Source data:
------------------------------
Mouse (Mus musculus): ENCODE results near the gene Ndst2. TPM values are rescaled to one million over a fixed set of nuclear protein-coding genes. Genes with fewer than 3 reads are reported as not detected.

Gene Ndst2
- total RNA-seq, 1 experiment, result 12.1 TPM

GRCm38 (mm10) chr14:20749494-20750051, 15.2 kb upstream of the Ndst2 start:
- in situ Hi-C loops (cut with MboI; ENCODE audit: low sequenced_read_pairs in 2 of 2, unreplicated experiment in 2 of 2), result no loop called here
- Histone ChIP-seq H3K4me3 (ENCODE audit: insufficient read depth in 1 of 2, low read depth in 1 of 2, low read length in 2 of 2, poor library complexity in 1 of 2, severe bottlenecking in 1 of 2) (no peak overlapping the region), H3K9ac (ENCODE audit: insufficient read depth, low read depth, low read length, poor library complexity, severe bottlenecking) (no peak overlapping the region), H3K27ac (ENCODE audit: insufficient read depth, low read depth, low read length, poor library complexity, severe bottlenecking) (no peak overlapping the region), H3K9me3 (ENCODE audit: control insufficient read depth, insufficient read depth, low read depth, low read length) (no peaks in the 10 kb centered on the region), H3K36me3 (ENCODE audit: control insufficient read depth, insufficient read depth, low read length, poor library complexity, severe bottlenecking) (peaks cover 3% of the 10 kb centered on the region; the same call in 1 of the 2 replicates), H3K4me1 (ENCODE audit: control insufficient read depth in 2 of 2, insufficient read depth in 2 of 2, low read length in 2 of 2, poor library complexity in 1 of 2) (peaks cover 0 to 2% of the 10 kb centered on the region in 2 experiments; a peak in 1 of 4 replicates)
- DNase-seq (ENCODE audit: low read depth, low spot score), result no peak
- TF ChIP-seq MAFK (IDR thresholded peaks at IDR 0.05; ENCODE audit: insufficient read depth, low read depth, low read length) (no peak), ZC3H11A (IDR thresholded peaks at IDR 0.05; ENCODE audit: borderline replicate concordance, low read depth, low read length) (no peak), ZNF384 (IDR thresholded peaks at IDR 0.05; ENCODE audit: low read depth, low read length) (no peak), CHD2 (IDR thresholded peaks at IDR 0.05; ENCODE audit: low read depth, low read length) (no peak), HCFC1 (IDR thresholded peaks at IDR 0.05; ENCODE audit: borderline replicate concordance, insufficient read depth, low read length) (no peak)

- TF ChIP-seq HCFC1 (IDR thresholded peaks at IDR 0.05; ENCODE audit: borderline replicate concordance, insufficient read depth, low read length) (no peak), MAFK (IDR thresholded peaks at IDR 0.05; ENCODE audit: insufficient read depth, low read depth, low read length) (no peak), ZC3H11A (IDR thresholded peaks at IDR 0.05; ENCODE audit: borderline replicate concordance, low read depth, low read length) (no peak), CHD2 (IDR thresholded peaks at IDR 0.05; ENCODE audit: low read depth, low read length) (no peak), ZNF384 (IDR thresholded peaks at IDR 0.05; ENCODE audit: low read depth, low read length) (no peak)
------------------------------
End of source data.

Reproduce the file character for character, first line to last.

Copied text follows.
Mouse (Mus musculus): ENCODE results near the gene Ndst2. TPM values are rescaled to one million over a fixed set of nuclear protein-coding genes. Genes with fewer than 3 reads are reported as not detected.

Gene Ndst2
- total RNA-seq, 1 experiment, result 12.1 TPM

GRCm38 (mm10) chr14:20749494-20750051, 15.2 kb upstream of the Ndst2 start:
- in situ Hi-C loops (cut with MboI; ENCODE audit: low sequenced_read_pairs in 2 of 2, unreplicated experiment in 2 of 2), result no loop called here
- Histone ChIP-seq H3K4me3 (ENCODE audit: insufficient read depth in 1 of 2, low read depth in 1 of 2, low read length in 2 of 2, poor library complexity in 1 of 2, severe bottlenecking in 1 of 2) (no peak overlapping the region), H3K9ac (ENCODE audit: insufficient read depth, low read depth, low read length, poor library complexity, severe bottlenecking) (no peak overlapping the region), H3K27ac (ENCODE audit: insufficient read depth, low read depth, low read length, poor library complexity, severe bottlenecking) (no peak overlapping the region), H3K9me3 (ENCODE audit: control insufficient read depth, insufficient read depth, low read depth, low read length) (no peaks in the 10 kb centered on the region), H3K36me3 (ENCODE audit: control insufficient read depth, insufficient read depth, low read length, poor library complexity, severe bottlenecking) (peaks cover 3% of the 10 kb centered on the region; the same call in 1 of the 2 replicates), H3K4me1 (ENCODE audit: control insufficient read depth in 2 of 2, insufficient read depth in 2 of 2, low read length in 2 of 2, poor library complexity in 1 of 2) (peaks cover 0 to 2% of the 10 kb centered on the region in 2 experiments; a peak in 1 of 4 replicates)
- DNase-seq (ENCODE audit: low read depth, low spot score), result no peak
- TF ChIP-seq MAFK (IDR thresholded peaks at IDR 0.05; ENCODE audit: insufficient read depth, low read depth, low read length) (no peak), ZC3H11A (IDR thresholded peaks at IDR 0.05; ENCODE audit: borderline replicate concordance, low read depth, low read length) (no peak), ZNF384 (IDR thresholded peaks at IDR 0.05; ENCODE audit: low read depth, low read length) (no peak), CHD2 (IDR thresholded peaks at IDR 0.05; ENCODE audit: low read depth, low read length) (no peak), HCFC1 (IDR thresholded peaks at IDR 0.05; ENCODE audit: borderline replicate concordance, insufficient read depth, low read length) (no peak)

- TF ChIP-seq HCFC1 (IDR thresholded peaks at IDR 0.05; ENCODE audit: borderline replicate concordance, insufficient read depth, low read length) (no peak), MAFK (IDR thresholded peaks at IDR 0.05; ENCODE audit: insufficient read depth, low read depth, low read length) (no peak), ZC3H11A (IDR thresholded peaks at IDR 0.05; ENCODE audit: borderline replicate concordance, low read depth, low read length) (no peak), CHD2 (IDR thresholded peaks at IDR 0.05; ENCODE audit: low read depth, low read length) (no peak), ZNF384 (IDR thresholded peaks at IDR 0.05; ENCODE audit: low read depth, low read length) (no peak)